Updates

It has been rough keeping up with blogging as I have a lot on my plate right now. I’ve been very busy with work, I have been developing my garden and have some big plans for it in the future and I have a few planted aquariums now that are a lot of work.

Leucospermum reflexum

One of my new plants in my garden redesign is this Leucospermum reflexum. Usually I don’t like to post pictures of plants that already had buds when I bought them as I think it is cheating if I didn’t get it to bloom myself. But my track record so far with Leucospermums is pretty bad so there is no guarantee it will be alive to bloom next year! They are tricky. Lots of changes in my home garden coming up so I look forward to sharing more when it is further along.

Finches on Salvia mellifera

I found the above photo while I was looking for inspiration for a garden I just designed. The focus was to be a native wildlife garden and there is nowhere better to look for ideas than my own garden when it comes to attracting wildlife.  Last July the finches were going crazy for the Salvia mellifera which was going to seed. It is not the most ornamental of sages but it gets an A+ for wildlife. It attracts hummingbirds and butterflies while in bloom and all sorts of finches and California quail once it goes to seed. Plus it is a local native so very little water is needed to keep it going.

I have kept fish since I was quite young and of course my life for plants found its way into my aquariums as well. It is definitely a bit more tricky keeping aquatic plants and dealing with issues like algae and pressurized CO2 injection. I have run into all sorts of obstacles and problems but I am pretty happy with my results so far.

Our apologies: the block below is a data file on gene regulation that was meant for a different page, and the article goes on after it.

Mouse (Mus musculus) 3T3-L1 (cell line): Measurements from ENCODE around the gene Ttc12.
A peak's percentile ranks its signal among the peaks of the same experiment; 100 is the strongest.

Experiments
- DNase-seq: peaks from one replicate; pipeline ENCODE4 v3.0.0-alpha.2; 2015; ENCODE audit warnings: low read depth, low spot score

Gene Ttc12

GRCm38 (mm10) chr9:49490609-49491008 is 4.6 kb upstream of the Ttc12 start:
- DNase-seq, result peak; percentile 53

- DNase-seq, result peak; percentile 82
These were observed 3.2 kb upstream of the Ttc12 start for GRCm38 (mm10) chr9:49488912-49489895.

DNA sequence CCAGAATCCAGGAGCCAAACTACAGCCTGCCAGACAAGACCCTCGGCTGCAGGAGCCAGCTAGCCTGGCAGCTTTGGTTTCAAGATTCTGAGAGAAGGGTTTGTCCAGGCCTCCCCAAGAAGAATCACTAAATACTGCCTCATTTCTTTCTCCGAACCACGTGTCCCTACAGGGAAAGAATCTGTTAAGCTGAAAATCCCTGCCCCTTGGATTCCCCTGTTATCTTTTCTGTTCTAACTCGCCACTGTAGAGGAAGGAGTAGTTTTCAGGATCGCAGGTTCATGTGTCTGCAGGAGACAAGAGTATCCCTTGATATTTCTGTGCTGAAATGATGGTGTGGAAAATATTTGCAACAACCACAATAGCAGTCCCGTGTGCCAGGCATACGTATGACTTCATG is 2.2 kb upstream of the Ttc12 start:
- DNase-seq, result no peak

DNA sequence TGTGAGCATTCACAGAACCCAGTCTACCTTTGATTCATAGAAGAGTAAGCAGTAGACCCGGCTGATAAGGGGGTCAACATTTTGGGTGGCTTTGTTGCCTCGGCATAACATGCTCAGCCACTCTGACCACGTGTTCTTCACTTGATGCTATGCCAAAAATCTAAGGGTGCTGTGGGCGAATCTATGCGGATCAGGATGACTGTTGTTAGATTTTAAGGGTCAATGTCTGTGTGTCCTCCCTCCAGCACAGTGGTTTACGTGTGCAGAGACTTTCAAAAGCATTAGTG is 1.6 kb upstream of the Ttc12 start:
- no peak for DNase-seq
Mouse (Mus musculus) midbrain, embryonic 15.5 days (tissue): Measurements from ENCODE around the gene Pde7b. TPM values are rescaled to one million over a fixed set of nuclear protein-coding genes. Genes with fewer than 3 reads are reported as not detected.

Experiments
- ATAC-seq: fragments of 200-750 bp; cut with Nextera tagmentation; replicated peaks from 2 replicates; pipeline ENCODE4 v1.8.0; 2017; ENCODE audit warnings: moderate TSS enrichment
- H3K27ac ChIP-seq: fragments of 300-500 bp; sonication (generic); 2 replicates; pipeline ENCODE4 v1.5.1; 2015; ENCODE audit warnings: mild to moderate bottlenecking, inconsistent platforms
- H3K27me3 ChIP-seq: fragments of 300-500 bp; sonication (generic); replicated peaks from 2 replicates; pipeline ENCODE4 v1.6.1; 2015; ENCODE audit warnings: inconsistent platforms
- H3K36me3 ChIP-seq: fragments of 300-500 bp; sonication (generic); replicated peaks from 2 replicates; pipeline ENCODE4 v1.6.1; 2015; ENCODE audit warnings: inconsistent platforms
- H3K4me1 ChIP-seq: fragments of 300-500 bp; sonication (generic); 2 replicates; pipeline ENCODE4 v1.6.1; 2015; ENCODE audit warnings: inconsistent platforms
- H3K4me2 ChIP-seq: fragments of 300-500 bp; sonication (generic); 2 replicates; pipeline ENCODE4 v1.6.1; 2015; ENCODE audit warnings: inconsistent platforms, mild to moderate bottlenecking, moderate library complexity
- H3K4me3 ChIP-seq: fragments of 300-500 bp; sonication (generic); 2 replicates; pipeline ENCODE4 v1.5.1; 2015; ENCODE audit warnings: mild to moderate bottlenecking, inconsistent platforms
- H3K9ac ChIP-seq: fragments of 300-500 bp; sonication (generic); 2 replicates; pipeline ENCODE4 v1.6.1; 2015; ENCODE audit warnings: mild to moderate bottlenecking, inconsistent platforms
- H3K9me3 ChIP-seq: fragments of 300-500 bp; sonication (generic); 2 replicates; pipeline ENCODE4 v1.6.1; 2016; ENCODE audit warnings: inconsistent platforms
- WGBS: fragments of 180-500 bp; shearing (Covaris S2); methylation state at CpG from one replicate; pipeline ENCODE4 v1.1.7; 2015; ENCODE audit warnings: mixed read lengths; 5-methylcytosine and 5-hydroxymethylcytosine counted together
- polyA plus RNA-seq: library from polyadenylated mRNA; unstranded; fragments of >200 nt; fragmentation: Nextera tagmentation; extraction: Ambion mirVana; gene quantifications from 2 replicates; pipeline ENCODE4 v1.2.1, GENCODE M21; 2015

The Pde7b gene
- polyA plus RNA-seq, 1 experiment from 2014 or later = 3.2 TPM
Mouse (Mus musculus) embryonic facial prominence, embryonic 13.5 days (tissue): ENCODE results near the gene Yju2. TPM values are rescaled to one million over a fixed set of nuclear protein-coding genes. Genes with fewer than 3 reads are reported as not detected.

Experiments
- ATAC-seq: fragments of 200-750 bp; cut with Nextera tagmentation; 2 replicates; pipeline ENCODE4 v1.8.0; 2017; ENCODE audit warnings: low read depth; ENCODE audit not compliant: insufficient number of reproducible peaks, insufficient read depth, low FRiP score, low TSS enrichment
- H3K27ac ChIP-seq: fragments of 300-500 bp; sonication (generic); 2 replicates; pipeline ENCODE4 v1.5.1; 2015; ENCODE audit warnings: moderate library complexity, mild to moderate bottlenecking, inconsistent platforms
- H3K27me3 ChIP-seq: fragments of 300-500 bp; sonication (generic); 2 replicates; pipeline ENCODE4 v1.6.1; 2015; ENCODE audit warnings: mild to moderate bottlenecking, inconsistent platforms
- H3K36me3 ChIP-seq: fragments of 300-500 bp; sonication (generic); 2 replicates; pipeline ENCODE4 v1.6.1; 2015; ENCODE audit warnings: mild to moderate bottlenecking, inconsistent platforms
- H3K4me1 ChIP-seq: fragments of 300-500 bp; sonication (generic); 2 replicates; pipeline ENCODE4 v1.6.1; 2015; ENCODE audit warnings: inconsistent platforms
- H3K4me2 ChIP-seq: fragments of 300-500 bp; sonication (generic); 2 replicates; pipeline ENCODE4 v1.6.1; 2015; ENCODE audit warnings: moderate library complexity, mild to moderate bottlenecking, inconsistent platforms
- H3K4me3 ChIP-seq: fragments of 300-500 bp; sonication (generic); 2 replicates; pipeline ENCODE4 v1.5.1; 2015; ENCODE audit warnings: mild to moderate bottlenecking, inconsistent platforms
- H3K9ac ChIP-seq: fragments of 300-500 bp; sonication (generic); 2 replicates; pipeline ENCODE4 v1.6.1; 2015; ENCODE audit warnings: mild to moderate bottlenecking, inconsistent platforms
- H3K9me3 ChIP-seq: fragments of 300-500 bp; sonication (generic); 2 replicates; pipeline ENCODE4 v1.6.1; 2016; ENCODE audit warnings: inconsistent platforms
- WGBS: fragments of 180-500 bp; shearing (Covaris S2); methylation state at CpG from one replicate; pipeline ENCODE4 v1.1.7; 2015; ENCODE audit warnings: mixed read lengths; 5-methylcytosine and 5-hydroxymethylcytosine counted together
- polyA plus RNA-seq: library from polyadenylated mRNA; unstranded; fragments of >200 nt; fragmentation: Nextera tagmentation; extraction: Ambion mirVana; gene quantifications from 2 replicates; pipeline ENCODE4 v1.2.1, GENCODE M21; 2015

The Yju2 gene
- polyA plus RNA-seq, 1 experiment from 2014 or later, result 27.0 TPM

Hydrocotyle leucocephala

I am pretty impressed with myself that I got Hydrocotyle leucocephala to bloom in a little aquarium in my office.

Panda Lyretail Mollie and Blyxa japonica pearling

And I was fooling around with my new camera and I snapped this picture of Blyxa japonica pearling with a female panda lyretail mollie looking on.

Really happy with my aquarium of SE Asian and Australian fish. The aquascaping still needs some work. I am still at the point where I want to grow every different plant I read about so it is stuffed with plants rather than a cohesive design. But I finally got a problem I was having with green water cleared up so the tank is looking nice and these beautiful rainbowfish and rasboras are really fun.

 

Planting Out Aloes

I’ve been revamping much of my garden recently. If you have been following along the past three years you will remember the initial installation and the updates over the years. Because I didn’t really have the time to care for it I had pretty much left it to its own devices. This worked out pretty well and I ended up with a lovely garden of native and mediterranean climate annuals. This style of garden is great because it is basically free (after the initial purchase of plants the first year) and looks great while it is in bloom. The downside is that when it is not in bloom it looks pretty wretched and it is actually pretty high maintenance to care for it over the long term if you want it to look nice.